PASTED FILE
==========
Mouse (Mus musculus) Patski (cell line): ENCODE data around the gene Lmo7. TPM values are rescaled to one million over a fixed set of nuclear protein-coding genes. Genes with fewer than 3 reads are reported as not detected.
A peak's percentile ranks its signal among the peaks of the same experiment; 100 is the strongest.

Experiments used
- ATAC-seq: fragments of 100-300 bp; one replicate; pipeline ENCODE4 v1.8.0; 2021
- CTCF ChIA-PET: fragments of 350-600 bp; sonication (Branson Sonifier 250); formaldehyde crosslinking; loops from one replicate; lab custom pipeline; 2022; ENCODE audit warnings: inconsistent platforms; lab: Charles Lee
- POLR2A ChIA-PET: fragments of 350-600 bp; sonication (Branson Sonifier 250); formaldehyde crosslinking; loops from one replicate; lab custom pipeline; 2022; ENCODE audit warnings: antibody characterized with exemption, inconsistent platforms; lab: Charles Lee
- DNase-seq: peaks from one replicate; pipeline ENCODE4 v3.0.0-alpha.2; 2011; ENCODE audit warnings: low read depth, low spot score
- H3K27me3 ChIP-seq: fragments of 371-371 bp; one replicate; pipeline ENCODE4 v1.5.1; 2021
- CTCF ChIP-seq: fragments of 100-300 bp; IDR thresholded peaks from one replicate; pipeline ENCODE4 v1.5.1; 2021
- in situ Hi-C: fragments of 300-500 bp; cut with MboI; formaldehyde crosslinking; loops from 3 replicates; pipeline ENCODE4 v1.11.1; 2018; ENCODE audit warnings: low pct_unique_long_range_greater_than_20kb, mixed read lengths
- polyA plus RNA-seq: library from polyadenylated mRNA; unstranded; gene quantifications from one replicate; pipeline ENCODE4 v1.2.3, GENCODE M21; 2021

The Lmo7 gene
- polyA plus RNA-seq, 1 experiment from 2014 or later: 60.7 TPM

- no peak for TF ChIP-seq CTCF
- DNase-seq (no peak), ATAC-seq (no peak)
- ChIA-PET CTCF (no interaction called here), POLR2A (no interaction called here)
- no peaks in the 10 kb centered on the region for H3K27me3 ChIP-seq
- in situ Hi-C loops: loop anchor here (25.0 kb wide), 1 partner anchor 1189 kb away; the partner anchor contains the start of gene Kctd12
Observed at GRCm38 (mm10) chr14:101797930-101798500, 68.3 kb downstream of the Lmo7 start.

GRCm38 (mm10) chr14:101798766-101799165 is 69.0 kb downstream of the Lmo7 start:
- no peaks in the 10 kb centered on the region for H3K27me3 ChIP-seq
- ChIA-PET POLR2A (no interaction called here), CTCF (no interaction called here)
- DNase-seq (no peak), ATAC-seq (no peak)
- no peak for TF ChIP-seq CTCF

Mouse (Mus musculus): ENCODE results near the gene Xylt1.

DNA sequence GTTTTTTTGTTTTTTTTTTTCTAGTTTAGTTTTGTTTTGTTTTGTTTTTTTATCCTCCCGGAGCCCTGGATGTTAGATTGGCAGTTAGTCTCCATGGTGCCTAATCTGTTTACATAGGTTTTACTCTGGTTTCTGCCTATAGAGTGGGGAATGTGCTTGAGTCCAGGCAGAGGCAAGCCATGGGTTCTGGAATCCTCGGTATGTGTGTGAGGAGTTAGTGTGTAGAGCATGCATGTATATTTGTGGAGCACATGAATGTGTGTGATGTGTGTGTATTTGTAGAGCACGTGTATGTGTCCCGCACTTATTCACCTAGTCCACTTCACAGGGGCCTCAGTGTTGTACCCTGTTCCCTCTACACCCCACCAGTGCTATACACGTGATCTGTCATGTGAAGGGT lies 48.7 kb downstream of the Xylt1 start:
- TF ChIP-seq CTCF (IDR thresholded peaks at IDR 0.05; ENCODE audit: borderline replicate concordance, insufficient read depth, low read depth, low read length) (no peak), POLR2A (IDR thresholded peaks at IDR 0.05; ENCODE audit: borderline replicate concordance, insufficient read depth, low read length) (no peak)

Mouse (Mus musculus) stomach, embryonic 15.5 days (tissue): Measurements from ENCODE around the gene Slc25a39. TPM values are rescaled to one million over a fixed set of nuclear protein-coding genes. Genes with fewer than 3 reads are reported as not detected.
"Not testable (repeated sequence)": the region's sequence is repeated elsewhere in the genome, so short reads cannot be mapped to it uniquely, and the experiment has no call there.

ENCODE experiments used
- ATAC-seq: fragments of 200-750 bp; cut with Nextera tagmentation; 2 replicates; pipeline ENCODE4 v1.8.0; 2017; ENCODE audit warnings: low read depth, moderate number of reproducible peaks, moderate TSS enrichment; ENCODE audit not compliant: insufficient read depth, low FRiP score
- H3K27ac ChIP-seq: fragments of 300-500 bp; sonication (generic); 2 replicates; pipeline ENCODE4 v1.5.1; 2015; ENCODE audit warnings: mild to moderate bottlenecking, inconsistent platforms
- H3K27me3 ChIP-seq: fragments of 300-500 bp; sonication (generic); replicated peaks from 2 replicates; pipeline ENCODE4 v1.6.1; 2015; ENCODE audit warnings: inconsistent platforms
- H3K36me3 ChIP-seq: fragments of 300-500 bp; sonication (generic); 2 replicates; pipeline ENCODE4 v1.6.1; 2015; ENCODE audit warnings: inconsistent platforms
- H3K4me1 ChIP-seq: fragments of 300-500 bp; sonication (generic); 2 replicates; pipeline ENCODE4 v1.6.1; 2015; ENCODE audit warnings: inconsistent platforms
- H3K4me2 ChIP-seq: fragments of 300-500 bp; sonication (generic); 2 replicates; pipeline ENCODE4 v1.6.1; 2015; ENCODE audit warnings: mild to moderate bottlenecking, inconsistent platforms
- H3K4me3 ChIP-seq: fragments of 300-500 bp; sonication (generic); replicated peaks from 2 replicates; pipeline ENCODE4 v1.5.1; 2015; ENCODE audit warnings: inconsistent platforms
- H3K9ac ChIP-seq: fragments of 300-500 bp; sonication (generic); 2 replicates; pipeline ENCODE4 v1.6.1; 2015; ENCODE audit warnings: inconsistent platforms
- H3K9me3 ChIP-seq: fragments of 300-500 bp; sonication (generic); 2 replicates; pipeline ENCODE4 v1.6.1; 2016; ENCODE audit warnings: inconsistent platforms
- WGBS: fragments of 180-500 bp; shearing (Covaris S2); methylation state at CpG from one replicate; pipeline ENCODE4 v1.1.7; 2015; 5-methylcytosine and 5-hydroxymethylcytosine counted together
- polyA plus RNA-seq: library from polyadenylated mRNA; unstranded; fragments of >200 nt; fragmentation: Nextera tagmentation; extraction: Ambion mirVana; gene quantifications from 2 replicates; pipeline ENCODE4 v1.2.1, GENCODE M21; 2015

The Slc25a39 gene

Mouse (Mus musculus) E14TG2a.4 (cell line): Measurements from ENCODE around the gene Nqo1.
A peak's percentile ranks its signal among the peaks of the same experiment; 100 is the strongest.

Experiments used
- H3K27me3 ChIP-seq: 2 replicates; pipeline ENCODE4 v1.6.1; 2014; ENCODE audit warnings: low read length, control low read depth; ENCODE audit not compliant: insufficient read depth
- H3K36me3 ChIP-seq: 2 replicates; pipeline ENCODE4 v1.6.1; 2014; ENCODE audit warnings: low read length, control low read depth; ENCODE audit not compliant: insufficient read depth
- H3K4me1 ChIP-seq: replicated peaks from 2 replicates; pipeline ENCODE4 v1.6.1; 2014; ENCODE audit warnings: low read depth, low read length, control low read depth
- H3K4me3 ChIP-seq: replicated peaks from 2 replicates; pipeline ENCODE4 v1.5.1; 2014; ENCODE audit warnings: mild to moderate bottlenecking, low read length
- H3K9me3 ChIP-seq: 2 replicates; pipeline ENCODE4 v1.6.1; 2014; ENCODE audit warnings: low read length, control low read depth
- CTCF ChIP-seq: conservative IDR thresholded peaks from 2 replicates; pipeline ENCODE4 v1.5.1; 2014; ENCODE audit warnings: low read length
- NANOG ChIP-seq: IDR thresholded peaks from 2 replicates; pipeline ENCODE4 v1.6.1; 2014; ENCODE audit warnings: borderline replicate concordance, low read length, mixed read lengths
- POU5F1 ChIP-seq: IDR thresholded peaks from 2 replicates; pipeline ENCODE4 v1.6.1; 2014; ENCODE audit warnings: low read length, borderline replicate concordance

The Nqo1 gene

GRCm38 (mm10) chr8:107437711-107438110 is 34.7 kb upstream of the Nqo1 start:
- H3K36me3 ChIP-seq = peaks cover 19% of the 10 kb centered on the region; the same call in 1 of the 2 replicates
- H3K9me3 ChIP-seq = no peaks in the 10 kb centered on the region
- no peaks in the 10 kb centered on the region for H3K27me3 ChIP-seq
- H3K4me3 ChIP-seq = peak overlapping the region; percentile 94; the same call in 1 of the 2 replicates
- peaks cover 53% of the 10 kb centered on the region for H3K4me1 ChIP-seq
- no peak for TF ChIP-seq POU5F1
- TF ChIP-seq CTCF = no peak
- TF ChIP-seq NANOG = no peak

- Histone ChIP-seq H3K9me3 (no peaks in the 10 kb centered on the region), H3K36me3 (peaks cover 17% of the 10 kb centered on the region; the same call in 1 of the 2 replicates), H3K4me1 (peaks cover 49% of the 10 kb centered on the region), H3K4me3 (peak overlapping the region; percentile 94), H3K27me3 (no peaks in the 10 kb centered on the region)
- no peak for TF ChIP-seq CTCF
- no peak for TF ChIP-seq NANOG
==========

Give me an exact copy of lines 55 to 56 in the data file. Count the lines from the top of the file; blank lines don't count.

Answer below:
GRCm38 (mm10) chr8:107437711-107438110 is 34.7 kb upstream of the Nqo1 start:
- H3K36me3 ChIP-seq = peaks cover 19% of the 10 kb centered on the region; the same call in 1 of the 2 replicates